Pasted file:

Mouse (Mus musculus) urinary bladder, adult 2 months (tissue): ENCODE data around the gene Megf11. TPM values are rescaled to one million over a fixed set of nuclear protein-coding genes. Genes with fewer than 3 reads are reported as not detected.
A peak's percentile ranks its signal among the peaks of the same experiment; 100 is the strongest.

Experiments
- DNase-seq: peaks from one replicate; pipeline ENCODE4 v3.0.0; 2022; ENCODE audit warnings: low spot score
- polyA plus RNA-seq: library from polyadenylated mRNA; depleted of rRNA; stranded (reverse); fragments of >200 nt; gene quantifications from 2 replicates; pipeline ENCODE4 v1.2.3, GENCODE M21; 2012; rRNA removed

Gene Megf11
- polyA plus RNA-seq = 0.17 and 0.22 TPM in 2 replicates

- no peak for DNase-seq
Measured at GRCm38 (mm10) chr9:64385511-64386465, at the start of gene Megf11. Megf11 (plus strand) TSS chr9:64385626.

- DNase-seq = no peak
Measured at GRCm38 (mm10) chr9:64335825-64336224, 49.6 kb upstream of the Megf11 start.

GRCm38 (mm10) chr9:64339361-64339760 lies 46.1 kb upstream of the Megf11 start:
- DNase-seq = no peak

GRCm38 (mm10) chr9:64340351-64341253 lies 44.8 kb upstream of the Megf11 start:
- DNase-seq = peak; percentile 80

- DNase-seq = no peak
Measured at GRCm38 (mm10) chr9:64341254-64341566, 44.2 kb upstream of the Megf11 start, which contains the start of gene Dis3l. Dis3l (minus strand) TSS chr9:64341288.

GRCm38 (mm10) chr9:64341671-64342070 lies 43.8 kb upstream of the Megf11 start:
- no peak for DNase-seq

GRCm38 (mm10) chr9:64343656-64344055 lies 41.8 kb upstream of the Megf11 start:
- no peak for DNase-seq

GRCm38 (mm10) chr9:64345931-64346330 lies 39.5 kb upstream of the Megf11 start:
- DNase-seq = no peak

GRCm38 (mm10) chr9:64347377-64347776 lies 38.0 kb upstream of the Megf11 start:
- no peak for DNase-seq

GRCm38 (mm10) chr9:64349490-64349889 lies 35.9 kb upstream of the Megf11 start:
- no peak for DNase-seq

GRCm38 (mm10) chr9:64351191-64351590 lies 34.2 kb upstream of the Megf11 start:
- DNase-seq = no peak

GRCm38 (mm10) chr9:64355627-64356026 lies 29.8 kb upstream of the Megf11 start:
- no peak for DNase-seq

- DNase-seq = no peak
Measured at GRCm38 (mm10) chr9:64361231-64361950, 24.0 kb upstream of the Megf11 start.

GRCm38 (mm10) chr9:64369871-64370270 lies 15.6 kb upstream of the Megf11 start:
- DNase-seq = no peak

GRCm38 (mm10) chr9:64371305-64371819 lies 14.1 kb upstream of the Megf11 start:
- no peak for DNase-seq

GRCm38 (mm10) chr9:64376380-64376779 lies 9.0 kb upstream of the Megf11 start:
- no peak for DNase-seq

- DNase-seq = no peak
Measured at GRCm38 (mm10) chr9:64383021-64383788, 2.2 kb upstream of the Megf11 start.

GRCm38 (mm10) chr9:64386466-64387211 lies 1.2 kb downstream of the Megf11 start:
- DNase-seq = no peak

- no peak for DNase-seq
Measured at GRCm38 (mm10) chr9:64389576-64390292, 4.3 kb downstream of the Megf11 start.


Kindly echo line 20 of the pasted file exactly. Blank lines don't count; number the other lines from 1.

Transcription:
GRCm38 (mm10) chr9:64343656-64344055 lies 41.8 kb upstream of the Megf11 start: